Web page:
Sunil Mittal, executive chairman of OneWeb, has confirmed that the satellite operator will add a global positioning, navigation and timing system onto its 2nd Generation of satellites for a GPS-type service. Mittal’s Bharti is a joint investor with the UK government in OneWeb.
Meanwhile, he said that OneWeb’s current fleet can provide a timing service.
Mittal was addressing the ITU’s (virtual) spectrum allocation event, and asked international governments to speedily grant permissions for OneWeb to establish Earth stations for connectivity and transmission of data.
“A very large number of countries have open-door policies,” said Mittal. “Some of those with tighter control regimes should make LEO availability subject to fulfilling certain conditions to satisfy their legal interception needs, their security and privacy needs — and above all, the cyber issues that plague a lot of countries, to ensure that a proper handshake between each regulatory regime and the constellation provider is in place.”
Mittal’s main trading company Bharti Global is already operating cellular and data services in some 17 countries.
He added: “Our Gen 1 [craft], which is being launched in the coming months, will have the timing built into it. The positioning and navigation will have to wait for Gen 2, which is a couple of years away. But we have the ambition of providing PNT [Positioning, Navigation and Timing] through OneWeb, which will be more accurate and safer from interception than GPS. We believe we will be on this path in the coming years.”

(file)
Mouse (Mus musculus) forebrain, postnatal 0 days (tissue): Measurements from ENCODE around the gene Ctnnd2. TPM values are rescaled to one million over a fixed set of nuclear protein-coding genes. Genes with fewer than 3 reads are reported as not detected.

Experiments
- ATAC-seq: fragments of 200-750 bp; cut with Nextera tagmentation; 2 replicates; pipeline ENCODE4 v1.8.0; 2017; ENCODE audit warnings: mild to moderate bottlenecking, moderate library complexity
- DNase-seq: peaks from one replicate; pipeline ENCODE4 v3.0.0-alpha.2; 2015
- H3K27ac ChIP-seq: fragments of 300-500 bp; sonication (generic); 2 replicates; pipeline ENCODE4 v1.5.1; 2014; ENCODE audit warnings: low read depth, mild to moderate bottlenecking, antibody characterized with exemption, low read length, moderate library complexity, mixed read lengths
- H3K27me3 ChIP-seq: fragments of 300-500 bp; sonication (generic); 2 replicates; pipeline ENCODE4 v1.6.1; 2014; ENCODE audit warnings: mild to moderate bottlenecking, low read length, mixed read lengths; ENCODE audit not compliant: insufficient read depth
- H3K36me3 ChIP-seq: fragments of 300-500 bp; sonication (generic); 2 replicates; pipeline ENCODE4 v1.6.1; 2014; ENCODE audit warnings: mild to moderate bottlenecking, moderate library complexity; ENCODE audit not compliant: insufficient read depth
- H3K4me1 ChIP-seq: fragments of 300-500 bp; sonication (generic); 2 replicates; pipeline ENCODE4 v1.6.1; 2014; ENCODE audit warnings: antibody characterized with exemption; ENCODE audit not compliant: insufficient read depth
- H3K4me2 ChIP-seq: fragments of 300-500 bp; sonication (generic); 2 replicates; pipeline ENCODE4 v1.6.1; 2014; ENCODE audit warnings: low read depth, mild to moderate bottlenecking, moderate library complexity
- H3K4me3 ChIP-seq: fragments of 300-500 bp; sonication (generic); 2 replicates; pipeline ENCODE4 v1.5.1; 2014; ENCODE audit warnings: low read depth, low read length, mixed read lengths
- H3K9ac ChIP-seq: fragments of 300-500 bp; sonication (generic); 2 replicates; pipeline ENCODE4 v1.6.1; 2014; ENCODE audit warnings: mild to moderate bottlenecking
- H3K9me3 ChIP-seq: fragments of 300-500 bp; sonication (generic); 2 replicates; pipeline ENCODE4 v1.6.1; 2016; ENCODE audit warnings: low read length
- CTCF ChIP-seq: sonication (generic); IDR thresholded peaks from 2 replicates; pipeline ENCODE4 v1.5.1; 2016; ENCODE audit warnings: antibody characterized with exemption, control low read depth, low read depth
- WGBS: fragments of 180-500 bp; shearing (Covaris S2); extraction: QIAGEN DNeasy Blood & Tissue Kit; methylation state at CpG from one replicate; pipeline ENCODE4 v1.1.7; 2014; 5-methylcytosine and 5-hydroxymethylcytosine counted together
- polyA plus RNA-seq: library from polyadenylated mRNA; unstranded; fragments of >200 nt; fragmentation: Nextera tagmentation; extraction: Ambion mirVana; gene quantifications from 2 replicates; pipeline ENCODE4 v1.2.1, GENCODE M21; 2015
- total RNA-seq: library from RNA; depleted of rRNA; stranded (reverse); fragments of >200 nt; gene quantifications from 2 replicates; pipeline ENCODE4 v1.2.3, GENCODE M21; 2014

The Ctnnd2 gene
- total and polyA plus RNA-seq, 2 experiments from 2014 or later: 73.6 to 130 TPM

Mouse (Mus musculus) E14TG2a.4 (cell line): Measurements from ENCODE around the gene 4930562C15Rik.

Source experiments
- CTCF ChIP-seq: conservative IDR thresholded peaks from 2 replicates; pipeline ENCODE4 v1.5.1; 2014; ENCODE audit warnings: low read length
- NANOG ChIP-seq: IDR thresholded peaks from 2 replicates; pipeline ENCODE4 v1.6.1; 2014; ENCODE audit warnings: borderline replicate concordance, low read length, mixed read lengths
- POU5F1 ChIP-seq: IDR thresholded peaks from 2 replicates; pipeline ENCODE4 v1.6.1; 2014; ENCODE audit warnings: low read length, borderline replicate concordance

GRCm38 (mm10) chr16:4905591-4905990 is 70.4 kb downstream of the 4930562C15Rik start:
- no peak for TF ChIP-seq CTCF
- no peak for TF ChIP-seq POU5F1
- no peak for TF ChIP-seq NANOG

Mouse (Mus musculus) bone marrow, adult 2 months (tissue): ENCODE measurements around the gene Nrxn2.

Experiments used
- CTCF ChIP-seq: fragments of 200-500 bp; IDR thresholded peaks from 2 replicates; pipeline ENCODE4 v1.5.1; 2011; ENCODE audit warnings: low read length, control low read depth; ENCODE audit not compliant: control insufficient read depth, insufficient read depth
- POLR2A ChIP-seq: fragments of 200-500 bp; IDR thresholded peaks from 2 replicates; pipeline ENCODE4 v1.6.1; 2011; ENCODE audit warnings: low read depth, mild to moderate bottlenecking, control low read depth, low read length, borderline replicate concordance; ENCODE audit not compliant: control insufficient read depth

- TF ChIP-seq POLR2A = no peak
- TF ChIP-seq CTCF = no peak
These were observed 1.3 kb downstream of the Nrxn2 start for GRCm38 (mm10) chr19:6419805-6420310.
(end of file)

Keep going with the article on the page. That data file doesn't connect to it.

Mittal added that OneWeb’s prime focus was to provide rural broadband globally and in particular reaching enterprise customers, offices and factories, and depots and distribution centres, plus government applications. “My own industry needs a lot of backhauling. We currently use MEO and GEO [satellites] in combination. The experience is very poor. The latency is very high — 560 milliseconds for GEO and just under 300 milliseconds for MEO.”